A 5,000-year-old fish fence
The fish fence continues on the other side
of the sheet-piled 4 x 4 m box, and it will be interesting to
follow its continued course during the excavations in
During the preliminary explorations, archaeologists from Museum
Lolland-Falster found an approximately 5,000-year-old fish fence.
Due to the incredibly good preservation conditions of the site, the
impression was almost like that of a place that had only just been
The preliminary exploration took place in sheet-piled boxes
measuring 4 x 4 metres, and it therefore only provided an insight
into what was found within the four walls of each box. Even so, it
quickly became clear that an amazing find had been made.
The fish fence consists of sharpened, scorched sticks, mainly
made from ash wood, which had been hammered vertically into the
bottom of the lagoon. In between these sticks, which would have had
a diameter of about 5 cm, are thinner branches placed horizontally
on top of each other, thus forming a dense fence. In contrast to
earlier finds of fish fences, these branches do not appear to have
been woven around the ash sticks. Instead, it looks as if the
horizontal sticks have been placed between two upright sticks
standing close, directly opposite each other.
The museum hopes to learn more about the fish fence in
connection with the ongoing excavations.
Ancient fish fences
Most often, the fish fences would consist of sharpened and
scorched hazel stakes, in between which willow twigs, for instance,
were intertwined. Together, they formed a dense fence, which not
even eels could get through. Archaeological finds of fish fences
show that they can be very long. By the island of Nekselø, for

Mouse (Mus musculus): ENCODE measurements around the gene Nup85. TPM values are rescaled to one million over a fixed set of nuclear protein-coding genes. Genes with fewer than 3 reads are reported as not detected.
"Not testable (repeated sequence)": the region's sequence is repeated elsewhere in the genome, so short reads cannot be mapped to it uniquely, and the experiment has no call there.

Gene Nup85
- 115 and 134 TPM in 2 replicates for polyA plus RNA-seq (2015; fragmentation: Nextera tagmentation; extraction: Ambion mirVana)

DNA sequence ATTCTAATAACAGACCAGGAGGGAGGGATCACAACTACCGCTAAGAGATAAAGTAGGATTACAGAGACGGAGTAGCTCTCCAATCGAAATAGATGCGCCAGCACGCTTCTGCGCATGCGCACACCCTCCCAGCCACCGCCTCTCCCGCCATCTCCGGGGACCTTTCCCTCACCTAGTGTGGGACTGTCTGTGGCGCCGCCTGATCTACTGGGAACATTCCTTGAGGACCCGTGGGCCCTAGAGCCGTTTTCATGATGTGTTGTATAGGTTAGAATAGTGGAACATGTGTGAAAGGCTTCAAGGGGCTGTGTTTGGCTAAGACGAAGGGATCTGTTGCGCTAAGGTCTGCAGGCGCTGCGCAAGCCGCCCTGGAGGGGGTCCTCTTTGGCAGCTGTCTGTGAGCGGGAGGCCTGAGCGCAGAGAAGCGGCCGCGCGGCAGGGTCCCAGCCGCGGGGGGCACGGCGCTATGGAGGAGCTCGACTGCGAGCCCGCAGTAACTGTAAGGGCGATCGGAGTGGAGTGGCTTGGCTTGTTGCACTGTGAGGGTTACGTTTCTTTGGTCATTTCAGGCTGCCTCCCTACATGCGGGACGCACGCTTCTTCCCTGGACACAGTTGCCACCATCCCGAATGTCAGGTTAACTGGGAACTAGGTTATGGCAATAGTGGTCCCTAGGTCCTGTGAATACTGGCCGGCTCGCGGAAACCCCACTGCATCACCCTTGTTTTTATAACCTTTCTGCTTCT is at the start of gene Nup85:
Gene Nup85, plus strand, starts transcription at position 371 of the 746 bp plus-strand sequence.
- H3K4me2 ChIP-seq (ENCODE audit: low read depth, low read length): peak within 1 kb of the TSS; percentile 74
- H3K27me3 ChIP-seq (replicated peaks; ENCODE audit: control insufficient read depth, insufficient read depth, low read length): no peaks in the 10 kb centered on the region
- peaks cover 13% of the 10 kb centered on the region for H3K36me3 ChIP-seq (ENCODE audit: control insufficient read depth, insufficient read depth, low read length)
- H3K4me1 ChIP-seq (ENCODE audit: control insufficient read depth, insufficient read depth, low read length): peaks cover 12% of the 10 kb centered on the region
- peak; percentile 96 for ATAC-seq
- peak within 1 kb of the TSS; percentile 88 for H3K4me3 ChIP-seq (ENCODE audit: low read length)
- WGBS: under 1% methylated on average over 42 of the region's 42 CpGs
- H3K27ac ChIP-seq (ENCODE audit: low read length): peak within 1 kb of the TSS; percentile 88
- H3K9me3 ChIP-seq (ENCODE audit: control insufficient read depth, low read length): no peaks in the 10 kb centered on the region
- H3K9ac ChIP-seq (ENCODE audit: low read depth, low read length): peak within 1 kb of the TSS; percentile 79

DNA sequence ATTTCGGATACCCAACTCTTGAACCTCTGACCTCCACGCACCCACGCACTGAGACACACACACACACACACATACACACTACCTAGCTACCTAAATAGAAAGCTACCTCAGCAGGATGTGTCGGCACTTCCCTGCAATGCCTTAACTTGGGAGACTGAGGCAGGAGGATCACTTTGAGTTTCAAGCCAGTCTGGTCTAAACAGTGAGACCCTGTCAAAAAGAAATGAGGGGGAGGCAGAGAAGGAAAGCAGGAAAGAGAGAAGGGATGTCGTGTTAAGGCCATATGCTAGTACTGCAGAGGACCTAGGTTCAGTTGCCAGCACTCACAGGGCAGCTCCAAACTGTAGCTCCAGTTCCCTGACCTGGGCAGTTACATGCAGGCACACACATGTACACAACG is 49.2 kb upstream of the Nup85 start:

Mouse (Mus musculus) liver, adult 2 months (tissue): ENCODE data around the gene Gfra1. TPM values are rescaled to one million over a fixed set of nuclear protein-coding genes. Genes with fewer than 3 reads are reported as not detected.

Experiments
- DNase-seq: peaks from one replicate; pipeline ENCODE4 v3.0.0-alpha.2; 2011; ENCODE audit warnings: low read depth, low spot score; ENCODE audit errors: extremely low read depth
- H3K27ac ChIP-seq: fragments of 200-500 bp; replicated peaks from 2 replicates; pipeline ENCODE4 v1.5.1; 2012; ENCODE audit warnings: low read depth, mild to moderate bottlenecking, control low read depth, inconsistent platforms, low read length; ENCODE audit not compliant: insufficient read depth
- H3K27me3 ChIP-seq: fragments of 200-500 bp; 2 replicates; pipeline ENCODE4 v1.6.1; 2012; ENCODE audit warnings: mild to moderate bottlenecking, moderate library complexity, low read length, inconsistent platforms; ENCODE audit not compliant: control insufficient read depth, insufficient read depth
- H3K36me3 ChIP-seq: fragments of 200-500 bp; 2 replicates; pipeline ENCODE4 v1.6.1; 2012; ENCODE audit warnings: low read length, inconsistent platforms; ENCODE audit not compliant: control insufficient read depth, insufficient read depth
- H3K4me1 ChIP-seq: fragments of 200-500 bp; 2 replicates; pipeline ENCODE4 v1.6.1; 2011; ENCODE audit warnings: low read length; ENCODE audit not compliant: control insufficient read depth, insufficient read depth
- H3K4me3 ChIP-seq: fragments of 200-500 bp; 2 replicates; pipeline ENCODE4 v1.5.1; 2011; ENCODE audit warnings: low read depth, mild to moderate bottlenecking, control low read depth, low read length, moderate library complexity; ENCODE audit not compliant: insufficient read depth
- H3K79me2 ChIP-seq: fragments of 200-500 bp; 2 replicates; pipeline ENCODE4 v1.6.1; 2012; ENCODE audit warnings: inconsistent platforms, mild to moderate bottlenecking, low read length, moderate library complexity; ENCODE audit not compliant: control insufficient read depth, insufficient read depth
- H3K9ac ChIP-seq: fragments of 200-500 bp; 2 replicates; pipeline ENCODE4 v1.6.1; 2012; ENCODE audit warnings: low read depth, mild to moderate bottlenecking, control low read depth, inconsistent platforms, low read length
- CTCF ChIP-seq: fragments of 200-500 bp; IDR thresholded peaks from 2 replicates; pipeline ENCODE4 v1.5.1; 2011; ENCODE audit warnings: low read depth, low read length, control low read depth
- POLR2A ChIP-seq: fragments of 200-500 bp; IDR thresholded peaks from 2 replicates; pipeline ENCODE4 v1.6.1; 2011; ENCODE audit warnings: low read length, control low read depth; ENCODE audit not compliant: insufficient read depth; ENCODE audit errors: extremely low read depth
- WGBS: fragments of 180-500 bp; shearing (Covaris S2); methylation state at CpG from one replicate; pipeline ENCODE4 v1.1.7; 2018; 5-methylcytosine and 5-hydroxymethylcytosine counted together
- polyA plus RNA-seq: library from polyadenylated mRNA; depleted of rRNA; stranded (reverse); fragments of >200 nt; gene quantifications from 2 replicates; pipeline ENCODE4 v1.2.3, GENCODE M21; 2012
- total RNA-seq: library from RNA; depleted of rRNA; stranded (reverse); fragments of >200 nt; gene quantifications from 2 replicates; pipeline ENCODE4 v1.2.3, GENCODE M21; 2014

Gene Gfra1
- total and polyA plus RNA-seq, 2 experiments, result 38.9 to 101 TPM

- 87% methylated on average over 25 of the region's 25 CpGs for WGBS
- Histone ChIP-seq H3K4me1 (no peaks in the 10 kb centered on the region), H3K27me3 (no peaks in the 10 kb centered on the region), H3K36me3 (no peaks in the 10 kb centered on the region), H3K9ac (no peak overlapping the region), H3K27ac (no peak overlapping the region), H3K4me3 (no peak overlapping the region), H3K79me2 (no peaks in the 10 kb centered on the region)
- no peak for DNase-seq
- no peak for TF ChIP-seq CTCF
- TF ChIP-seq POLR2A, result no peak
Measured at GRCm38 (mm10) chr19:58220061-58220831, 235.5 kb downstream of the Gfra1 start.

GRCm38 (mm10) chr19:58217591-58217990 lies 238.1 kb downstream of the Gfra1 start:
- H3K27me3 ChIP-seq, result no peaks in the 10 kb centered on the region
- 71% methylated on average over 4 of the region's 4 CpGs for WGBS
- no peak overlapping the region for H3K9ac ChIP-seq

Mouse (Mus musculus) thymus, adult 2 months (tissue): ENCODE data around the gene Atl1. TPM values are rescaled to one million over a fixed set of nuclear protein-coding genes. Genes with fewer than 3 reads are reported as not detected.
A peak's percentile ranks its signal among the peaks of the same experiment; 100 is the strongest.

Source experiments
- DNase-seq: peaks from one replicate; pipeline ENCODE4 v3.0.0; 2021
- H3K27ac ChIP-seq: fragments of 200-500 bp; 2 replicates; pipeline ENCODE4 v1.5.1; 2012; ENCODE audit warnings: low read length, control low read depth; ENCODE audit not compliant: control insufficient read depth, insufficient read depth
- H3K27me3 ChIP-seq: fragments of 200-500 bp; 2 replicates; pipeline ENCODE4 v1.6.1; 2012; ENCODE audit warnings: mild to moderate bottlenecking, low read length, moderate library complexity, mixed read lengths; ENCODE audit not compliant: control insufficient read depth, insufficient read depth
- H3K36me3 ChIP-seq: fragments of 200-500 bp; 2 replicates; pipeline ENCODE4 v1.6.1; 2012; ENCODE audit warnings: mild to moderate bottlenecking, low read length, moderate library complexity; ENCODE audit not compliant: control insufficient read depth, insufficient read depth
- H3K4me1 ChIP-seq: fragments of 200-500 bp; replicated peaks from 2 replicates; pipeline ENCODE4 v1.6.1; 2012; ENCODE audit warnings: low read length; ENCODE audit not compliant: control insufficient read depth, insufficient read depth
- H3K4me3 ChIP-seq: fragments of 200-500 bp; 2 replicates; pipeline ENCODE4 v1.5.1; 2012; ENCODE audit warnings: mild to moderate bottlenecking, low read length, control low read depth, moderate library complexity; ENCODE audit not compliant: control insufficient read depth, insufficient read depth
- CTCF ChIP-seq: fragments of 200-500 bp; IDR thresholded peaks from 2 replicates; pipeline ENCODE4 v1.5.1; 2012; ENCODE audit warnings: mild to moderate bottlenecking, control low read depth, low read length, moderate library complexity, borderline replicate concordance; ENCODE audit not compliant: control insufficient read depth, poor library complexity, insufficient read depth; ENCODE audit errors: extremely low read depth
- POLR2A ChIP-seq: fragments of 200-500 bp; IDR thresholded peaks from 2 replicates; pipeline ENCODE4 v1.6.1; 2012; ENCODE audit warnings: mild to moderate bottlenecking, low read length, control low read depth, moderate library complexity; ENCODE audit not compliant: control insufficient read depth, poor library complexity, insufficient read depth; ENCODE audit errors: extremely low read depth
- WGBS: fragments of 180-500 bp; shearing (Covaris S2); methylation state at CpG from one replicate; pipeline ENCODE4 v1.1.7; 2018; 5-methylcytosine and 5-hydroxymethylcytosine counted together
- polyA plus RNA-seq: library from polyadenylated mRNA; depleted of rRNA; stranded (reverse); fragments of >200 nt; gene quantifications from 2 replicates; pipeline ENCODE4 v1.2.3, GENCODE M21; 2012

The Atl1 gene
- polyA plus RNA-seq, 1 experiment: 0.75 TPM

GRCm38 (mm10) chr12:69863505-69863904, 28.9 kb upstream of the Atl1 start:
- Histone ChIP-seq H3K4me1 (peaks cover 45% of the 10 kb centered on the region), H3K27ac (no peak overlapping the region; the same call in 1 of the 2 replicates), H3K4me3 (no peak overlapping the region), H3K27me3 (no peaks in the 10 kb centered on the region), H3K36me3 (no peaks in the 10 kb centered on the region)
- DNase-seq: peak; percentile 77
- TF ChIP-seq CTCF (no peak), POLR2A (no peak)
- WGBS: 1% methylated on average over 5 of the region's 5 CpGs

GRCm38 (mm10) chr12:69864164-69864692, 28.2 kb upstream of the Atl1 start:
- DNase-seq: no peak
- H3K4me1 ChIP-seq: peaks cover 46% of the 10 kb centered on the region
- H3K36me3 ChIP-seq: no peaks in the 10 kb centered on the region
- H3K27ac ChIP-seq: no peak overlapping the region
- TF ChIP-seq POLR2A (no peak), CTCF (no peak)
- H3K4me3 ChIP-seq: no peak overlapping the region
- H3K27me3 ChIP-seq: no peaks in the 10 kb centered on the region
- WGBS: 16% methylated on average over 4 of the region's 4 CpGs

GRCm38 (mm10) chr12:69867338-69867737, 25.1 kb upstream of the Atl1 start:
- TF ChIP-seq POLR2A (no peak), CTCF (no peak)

instance, it has been possible to follow a fish fence more than 200
metres out into the Great Belt.
Depending on the fish fence's position in relation to the
coastline, it would have been used in two different ways: If the
fence was placed in parallel to the coastline, it served as a kind
of tidewater trap. At high tide, the fence was flooded by the sea,
and fish could swim unhindered into shallower waters. But at low
tide, they would not be able to swim back to the sea. This meant
that they were trapped in large shoals behind the fence, and they
could easily be 'shovelled up' by means of woven baskets or
Other fish fences, such as the fish fence from Rødbyhavn, would
have stood at a right angle to the coastline. This type served the
same function as present-day fixed gillnets. This type led the fish
along the fence and out into deeper waters, often through further
fenced-off areas or traps, after which they would be gathered in
so-called eelpots - a sort of wickerwork basket in which the fish
would get trapped.
This form of fishery was used throughout most of antiquity and
right up until around the 1900s, where the fence and the traps
were, however, made of tarred nets rather than wickerwork. The
eelpots, which were used for gathering the fish were made of
intertwined branches and wicker up into historic times.